Camping outdoors is a good activity that we can enjoy with the whole family, including the furry members of our family…our doggys. A day spent with nature provides the simple pleasures of life: starry skies, morning coffee enjoyed near a campfire, and making a connection with Mother nature. Camping provides a retreat from the hassles and bustles of city life. Most families with doggys would not imagine going camping without their furry babies.
Don’t forget to bring your dogs on your next adventure—All it takes is a little planning. Here are some tips when planning a camping trip with your doggy:
Research on rules and regulations of trail areas and campsites.
Some trail areas and campsites may not allow doggys or may have strict restrictions as well. Be aware of the rules and regulations that they set. A quick call or do a Google search to confirm that pets are allowed. Some parks and campgrounds have pet restrictions due to migrating wildlife, or will list areas where your dog is not welcome.
Keep your dog leashed, and make sure they’re wearing an ID tag.
Keep your doggy close, or on leash because other people camping might not like to be bothered and leashing up can protect your doggy from any wildlife that may come after your furry friend. A long leash like this 36-foot tether will allow you to pitch your tent or hang with friends while your dog gets acquainted with the grounds. And if your doggy strays from camp while unleashed, having a collar with an ID tag makes it easy for your fellow campers to get your pooch home.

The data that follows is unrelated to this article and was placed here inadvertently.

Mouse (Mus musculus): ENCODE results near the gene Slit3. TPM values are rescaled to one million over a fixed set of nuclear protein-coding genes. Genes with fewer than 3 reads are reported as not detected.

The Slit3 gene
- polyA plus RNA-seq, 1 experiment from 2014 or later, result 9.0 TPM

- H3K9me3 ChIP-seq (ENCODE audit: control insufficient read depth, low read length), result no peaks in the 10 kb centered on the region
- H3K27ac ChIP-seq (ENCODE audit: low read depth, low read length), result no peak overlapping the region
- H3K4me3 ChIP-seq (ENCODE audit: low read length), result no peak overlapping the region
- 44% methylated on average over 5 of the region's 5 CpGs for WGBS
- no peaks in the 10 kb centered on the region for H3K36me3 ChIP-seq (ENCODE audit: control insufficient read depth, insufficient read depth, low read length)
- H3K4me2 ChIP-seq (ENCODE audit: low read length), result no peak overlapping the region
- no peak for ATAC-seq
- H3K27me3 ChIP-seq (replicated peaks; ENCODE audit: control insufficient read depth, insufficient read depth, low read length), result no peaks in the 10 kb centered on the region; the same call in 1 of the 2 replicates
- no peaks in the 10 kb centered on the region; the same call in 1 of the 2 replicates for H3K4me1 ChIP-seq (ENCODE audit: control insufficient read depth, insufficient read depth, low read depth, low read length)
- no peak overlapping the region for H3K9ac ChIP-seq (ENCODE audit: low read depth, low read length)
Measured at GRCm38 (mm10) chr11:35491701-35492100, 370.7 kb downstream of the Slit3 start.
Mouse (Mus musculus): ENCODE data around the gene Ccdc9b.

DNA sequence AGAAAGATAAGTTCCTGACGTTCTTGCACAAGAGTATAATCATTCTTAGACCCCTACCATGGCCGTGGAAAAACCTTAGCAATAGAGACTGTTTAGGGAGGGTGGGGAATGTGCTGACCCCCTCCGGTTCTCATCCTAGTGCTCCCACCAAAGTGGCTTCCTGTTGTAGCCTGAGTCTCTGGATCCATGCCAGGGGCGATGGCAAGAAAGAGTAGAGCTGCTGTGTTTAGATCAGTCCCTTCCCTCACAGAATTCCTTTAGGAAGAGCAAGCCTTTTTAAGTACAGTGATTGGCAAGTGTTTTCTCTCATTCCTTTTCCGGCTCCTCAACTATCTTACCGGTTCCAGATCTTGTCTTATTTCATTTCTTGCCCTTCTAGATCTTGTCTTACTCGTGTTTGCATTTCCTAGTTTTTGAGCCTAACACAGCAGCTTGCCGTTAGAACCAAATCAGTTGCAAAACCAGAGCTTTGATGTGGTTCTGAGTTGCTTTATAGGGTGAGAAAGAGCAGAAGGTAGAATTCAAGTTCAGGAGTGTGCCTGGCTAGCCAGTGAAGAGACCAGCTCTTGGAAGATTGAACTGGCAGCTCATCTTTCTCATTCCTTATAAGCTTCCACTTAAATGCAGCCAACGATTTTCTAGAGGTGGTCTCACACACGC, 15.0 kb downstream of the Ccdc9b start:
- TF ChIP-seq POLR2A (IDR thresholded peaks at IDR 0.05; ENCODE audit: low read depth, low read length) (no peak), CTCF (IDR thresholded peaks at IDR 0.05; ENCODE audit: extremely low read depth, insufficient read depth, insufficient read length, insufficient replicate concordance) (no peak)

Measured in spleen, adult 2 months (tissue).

Protect your doggy.
You’re doggy should be on parasite preventative especially before spending some time outdoors. There are a lot of different insects like fleas, ticks, and mosquitoes that can spread heartworm and there are a lot of preventive measures out there. Remember to talk to your Vet for more options.
Make sure to know about FIRST AID and bring a First Aid Kit
It’s handy to have a pet first aid experience and knowledge. Bringing along a basic first aid guide book is also handy to include in a first aid kit. You can get away with having a regular first aid kit and adding a few things to make it more accommodating to your doggy
While camping or going on a hike, your doggy will need a recall command to keep them out of danger. You should also practice a “leave it” command in case you encounter snakes, bears, or other wildlife on the trail. Make sure to do some outdoor refresher training sessions before going camping or trekking.
Fun Things to do With Your Dog While Camping
Go for a hike
A lot of campsites have access to pet-friendly trails, allowing you to explore the area with your dog. Don’t forget their water and trail treats!
If you find a body of water with a mild current that isn’t too deep, let your doggy play in the water!
Fetch is a fun way to pass time and is a guaranteed way to rid your pup of their excess energy.
Camping with dogs is a great way to get away from it all and bond with your furry baby. Nothing beats snuggling up with a doggy in a cozy tent, the scent of campfire still lingering in the air. With a little preparation, you and your doggy will be all set to heed the call of the wild and have fun outdoors!